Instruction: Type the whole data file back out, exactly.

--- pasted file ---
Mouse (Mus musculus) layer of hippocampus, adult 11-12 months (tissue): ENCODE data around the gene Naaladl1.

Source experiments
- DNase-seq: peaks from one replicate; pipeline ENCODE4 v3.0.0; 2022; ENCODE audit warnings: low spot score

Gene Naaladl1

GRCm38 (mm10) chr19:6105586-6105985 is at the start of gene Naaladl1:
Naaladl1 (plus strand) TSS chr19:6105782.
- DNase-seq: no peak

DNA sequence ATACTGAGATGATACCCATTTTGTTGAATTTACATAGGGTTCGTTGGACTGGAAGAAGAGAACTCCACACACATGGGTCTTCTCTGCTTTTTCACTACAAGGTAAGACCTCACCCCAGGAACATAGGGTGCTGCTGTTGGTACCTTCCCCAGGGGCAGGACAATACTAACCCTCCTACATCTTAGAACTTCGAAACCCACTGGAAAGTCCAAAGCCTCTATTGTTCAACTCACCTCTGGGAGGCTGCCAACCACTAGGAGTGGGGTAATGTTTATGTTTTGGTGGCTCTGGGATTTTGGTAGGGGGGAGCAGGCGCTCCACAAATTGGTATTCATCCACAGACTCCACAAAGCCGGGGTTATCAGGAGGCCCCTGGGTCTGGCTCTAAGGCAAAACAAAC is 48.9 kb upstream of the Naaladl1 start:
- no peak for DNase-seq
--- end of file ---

Mouse (Mus musculus) layer of hippocampus, adult 11-12 months (tissue): ENCODE data around the gene Naaladl1.

Source experiments
- DNase-seq: peaks from one replicate; pipeline ENCODE4 v3.0.0; 2022; ENCODE audit warnings: low spot score

Gene Naaladl1

GRCm38 (mm10) chr19:6105586-6105985 is at the start of gene Naaladl1:
Naaladl1 (plus strand) TSS chr19:6105782.
- DNase-seq: no peak

DNA sequence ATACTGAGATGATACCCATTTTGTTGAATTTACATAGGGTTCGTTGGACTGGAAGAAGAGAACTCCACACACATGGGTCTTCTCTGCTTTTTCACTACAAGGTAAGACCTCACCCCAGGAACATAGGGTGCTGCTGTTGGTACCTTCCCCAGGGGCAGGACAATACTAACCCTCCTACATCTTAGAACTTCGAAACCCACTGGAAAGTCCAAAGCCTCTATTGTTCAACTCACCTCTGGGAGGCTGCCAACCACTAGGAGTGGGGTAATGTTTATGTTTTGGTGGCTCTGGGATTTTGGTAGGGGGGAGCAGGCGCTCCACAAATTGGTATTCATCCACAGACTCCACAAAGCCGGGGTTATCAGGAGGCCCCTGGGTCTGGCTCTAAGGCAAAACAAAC is 48.9 kb upstream of the Naaladl1 start:
- no peak for DNase-seq